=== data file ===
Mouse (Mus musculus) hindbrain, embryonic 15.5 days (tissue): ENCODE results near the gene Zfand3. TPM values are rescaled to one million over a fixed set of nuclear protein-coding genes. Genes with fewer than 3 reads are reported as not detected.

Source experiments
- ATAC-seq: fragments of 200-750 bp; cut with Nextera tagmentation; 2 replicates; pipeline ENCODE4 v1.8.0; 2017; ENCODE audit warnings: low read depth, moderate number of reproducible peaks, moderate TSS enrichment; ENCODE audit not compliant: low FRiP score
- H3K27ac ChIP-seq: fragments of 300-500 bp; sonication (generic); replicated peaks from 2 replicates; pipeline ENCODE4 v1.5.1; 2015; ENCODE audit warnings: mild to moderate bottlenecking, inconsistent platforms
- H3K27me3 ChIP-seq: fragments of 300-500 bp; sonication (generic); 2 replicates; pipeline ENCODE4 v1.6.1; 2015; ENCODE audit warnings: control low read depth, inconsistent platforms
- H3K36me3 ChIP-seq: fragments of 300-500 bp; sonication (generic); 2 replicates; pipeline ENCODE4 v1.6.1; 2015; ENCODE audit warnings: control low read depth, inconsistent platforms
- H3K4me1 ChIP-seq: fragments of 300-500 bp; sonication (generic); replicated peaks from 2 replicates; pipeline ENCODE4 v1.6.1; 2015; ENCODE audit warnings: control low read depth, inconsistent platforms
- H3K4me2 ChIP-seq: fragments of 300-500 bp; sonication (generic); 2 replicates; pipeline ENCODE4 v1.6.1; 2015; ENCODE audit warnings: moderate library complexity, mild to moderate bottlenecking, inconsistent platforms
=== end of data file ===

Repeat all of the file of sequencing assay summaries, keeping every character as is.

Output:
Mouse (Mus musculus) hindbrain, embryonic 15.5 days (tissue): ENCODE results near the gene Zfand3. TPM values are rescaled to one million over a fixed set of nuclear protein-coding genes. Genes with fewer than 3 reads are reported as not detected.

Source experiments
- ATAC-seq: fragments of 200-750 bp; cut with Nextera tagmentation; 2 replicates; pipeline ENCODE4 v1.8.0; 2017; ENCODE audit warnings: low read depth, moderate number of reproducible peaks, moderate TSS enrichment; ENCODE audit not compliant: low FRiP score
- H3K27ac ChIP-seq: fragments of 300-500 bp; sonication (generic); replicated peaks from 2 replicates; pipeline ENCODE4 v1.5.1; 2015; ENCODE audit warnings: mild to moderate bottlenecking, inconsistent platforms
- H3K27me3 ChIP-seq: fragments of 300-500 bp; sonication (generic); 2 replicates; pipeline ENCODE4 v1.6.1; 2015; ENCODE audit warnings: control low read depth, inconsistent platforms
- H3K36me3 ChIP-seq: fragments of 300-500 bp; sonication (generic); 2 replicates; pipeline ENCODE4 v1.6.1; 2015; ENCODE audit warnings: control low read depth, inconsistent platforms
- H3K4me1 ChIP-seq: fragments of 300-500 bp; sonication (generic); replicated peaks from 2 replicates; pipeline ENCODE4 v1.6.1; 2015; ENCODE audit warnings: control low read depth, inconsistent platforms
- H3K4me2 ChIP-seq: fragments of 300-500 bp; sonication (generic); 2 replicates; pipeline ENCODE4 v1.6.1; 2015; ENCODE audit warnings: moderate library complexity, mild to moderate bottlenecking, inconsistent platforms